divided PDPA succeeded the Daoud regime with a new government
under the leadership of Nur Muhammad Taraki of the Khalq faction.
Listen to Speech by Aslam Wattanjar
who went on National Radio and announced the end of Nader Khan
Family reign in Afghanistan. In 1967 the PDPA had split into two groups--Khalq and Parcham--but
ten years later, the efforts of the Soviet Union had brought the
factions back together, however unstable the merger.
A critical assessment of the period
between the Saur (April) Revolution of 1978 and the complete
withdrawal of Soviet troops in February 1989 requires analysis of
three different, yet closely intertwined, series of events: those
within the PDPA government of Afghanistan; those involving the
mujahidin ("holy warriors") who fought the communist
regime in Kabul from bases in Pakistan, Iran, and Afghanistan; and
those concerning the Soviet Union's invasion in December 1979 and
withdrawal nine years later.
According to afghanland.com
sources, In Kabul, the initial cabinet
appeared to be carefully constructed to alternate ranking
positions between Khalqis and Parchamis: Taraki was prime
minister, Karmal was senior deputy prime minister, and Hafizullah
Amin of Khalq was foreign minister. In early July, however, the
Khalqi purge of Parchamis began with Karmal dispatched to
Czechoslovakia as ambassador (along with others shipped out of the
country). Amin appeared to be the principal beneficiary of this
strategy, since he now ranked second, behind Taraki. The regime
also issued a series of decrees, many of which were viewed by
conservatives as opposing Islam, including one declaring the
equality of the sexes. Land reform was decreed, as was a
prohibition on usury.
Internal rebellion against the
regime began in Afghanistan in the summer and fall of 1978. A
number of attempts by Parchamis to oust the Khalqis were reported.
The intense rivalry between Taraki and Amin within the Khalq
faction heated up, culminating in the death--admittedly the
murder--of Taraki. In September 1979, Taraki's followers, with
Soviet complicity, had made several attempts on Amin's life. The
final attempt backfired, however, and it was Taraki who was
eliminated and Amin, who assumed power in Afghanistan. The Soviets
had at first backed Amin, but they realized that he was too
rigidly Marxist-Leninist to survive politically in a country as
conservative and religious as Afghanistan.
Taraki's death was first noted in
the Kabul Times on 10 October and reported that the former leader
only recently hailed as the "great teacher...great
genius...great leader" had died quietly "of serious
illness, which he had been suffering for some time." Less
than three months later, after the Amin government had been
overthrown, the newly installed followers of Babrak Karmal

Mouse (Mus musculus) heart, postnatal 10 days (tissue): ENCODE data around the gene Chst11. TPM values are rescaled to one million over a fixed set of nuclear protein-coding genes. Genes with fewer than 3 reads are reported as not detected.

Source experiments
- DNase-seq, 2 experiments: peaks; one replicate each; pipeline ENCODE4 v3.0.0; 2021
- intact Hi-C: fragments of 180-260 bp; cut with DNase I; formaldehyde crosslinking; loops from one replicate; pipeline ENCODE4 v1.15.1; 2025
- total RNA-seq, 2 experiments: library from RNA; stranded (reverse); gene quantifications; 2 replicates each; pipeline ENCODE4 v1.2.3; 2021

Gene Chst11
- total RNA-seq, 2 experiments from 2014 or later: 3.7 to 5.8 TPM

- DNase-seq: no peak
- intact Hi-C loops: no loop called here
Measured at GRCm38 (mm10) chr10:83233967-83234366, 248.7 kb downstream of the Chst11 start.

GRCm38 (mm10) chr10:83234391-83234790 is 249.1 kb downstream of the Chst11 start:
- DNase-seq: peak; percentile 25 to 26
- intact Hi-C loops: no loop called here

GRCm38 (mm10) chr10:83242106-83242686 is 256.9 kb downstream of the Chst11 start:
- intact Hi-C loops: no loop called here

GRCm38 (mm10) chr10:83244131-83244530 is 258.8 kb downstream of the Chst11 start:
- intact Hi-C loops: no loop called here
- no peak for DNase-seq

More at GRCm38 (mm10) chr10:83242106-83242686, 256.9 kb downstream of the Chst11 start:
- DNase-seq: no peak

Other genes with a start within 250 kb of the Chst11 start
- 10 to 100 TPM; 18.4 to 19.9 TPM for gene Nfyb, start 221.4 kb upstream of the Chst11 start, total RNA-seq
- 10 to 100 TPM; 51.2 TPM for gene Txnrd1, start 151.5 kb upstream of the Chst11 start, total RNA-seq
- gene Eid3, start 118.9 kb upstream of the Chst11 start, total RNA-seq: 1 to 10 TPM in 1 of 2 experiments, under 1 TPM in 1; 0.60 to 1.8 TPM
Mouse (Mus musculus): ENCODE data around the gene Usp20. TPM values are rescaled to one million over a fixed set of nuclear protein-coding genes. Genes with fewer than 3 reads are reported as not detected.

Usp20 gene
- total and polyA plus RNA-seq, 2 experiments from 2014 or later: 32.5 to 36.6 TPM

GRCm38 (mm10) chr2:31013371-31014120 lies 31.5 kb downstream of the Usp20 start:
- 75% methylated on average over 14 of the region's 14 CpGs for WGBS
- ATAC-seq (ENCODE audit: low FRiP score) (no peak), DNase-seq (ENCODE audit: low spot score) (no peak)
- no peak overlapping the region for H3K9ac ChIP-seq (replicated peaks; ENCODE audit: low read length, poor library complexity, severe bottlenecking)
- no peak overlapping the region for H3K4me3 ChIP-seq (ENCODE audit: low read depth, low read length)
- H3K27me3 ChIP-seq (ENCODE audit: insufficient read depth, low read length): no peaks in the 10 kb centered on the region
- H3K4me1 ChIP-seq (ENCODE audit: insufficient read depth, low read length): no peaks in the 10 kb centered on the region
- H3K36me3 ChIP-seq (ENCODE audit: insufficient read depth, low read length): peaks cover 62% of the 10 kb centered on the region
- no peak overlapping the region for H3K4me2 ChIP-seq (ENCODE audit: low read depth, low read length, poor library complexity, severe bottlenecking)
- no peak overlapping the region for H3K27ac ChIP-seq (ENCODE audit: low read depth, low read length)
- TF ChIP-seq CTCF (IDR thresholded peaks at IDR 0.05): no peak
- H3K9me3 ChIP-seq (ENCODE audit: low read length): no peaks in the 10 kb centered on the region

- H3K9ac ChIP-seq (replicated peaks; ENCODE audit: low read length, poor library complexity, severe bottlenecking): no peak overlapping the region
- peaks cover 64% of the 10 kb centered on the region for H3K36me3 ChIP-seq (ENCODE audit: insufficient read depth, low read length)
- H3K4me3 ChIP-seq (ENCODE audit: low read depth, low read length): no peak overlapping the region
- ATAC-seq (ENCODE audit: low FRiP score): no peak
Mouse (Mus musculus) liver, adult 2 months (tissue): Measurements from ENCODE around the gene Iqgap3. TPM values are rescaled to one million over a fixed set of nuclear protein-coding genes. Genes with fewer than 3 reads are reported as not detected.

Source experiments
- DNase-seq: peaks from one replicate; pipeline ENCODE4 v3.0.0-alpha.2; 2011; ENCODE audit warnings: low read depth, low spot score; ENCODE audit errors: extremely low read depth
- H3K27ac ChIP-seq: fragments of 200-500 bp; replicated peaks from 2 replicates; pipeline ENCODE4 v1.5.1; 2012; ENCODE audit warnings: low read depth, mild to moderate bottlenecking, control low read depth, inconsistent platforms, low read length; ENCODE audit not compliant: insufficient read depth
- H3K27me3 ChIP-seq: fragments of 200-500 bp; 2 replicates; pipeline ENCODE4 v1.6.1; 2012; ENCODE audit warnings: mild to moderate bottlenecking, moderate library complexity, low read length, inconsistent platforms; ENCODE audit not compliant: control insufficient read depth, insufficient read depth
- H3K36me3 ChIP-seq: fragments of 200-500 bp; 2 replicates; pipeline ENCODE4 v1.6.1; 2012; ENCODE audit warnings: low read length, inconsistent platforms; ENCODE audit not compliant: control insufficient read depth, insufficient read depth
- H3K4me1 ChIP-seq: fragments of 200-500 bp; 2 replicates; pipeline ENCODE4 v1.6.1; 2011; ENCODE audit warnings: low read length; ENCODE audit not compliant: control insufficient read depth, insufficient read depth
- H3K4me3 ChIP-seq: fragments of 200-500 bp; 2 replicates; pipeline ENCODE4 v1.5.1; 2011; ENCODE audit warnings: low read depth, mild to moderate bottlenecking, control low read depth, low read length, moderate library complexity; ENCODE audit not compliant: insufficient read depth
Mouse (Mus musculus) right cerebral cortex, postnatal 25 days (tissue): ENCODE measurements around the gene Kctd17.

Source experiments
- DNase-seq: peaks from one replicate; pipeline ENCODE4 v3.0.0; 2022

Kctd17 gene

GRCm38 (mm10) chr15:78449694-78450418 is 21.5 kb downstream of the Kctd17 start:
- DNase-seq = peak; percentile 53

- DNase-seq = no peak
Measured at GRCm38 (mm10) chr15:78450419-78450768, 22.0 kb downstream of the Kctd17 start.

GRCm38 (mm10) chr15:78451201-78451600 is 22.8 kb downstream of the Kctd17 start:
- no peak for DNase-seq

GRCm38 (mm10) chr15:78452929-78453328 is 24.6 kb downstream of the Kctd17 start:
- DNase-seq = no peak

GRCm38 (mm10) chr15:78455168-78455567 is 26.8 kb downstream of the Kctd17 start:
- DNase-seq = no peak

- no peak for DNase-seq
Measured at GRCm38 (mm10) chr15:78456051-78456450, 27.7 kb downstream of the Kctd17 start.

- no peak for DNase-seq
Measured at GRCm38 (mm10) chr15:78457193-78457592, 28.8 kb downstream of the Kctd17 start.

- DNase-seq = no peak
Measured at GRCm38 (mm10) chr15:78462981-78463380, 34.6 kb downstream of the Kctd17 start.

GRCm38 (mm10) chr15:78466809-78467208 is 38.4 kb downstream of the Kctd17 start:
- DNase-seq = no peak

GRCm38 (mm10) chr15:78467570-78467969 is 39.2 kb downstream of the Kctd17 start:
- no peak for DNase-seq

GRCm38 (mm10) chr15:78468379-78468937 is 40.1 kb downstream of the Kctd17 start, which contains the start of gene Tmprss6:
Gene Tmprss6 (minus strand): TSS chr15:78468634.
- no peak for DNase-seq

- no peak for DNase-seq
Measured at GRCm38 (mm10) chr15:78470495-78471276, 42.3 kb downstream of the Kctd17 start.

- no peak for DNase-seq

another account of Taraki's death. According to this account, Amin
ordered the commander of the palace guard to have Taraki executed.
Taraki reportedly was suffocated with a pillow over his head.
Amin's emergence from the power struggle within the small divided
communist party in Afghanistan alarmed the Soviet and would usher
in the series of events which lead to the Soviet invasion.
During this period, many Afghans
fled to Pakistan and Iran and began organizing a resistance
movement to the "atheistic" and "infidel"
communist regime backed by the Soviets. Although the groups
organizing in the Pakistani city of Peshawar would later, after
the Soviet invasion, be described by the western press as
"freedom fighters"--as if their goal were to establish a
representative democracy in Afghanistan--in reality these groups
each had agendas of their own that were often far from democratic.
In Kabul, Amin's ascension to the
top position was quick. The Soviets had a hand in Taraki's
attempts on Amin's life and were not pleased with his rise. Amin
began unfinished attempts to moderate what many Afghans viewed as
an anti-Islam regime. Promising more religious freedom, repairing
mosques, presenting copies of the Koran to religious groups,
invoking the name of Allah in his speeches, and declaring that the
Saur Revolution was "totally based on the principles of
Islam." Yet many Afghans held Amin responsible for the
regime's harshest measures and the Soviets, worried about their
huge investment in Afghanistan might be jeopardized, increased the
number of "advisers" in Afghanistan. Amin become the
target of several assassination attempts in early and mid-December
The Soviets began their invasion of
Afghanistan on December 25, 1979. Within two days, they had
secured Kabul, deploying a special Soviet assault unit against
Darulaman Palace, where elements of the Afghan army loyal to Amin
put up a fierce, but brief resistance. With Amin's death at the
palace, Babrak Karmal, exiled leader of the Parcham faction of the
PDPA was installed by the Soviets as Afghanistan's new head of
government. Afghanland.com all rights reserved